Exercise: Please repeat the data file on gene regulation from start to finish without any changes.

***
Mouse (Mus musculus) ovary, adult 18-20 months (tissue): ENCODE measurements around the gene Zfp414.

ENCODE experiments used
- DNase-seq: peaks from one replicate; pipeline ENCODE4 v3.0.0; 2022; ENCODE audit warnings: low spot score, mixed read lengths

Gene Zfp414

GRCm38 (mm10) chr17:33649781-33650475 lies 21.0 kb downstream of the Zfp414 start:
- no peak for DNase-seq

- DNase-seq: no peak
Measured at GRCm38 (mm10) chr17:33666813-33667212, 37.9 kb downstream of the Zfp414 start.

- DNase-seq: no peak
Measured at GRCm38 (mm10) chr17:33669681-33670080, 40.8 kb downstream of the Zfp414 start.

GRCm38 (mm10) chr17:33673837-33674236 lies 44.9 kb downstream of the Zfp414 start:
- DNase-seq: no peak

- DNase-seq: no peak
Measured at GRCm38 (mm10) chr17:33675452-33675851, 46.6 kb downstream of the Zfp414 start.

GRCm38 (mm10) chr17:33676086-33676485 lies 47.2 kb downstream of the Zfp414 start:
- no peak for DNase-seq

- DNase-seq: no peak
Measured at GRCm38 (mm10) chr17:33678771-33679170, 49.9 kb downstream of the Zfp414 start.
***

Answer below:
Mouse (Mus musculus) ovary, adult 18-20 months (tissue): ENCODE measurements around the gene Zfp414.

ENCODE experiments used
- DNase-seq: peaks from one replicate; pipeline ENCODE4 v3.0.0; 2022; ENCODE audit warnings: low spot score, mixed read lengths

Gene Zfp414

GRCm38 (mm10) chr17:33649781-33650475 lies 21.0 kb downstream of the Zfp414 start:
- no peak for DNase-seq

- DNase-seq: no peak
Measured at GRCm38 (mm10) chr17:33666813-33667212, 37.9 kb downstream of the Zfp414 start.

- DNase-seq: no peak
Measured at GRCm38 (mm10) chr17:33669681-33670080, 40.8 kb downstream of the Zfp414 start.

GRCm38 (mm10) chr17:33673837-33674236 lies 44.9 kb downstream of the Zfp414 start:
- DNase-seq: no peak

- DNase-seq: no peak
Measured at GRCm38 (mm10) chr17:33675452-33675851, 46.6 kb downstream of the Zfp414 start.

GRCm38 (mm10) chr17:33676086-33676485 lies 47.2 kb downstream of the Zfp414 start:
- no peak for DNase-seq

- DNase-seq: no peak
Measured at GRCm38 (mm10) chr17:33678771-33679170, 49.9 kb downstream of the Zfp414 start.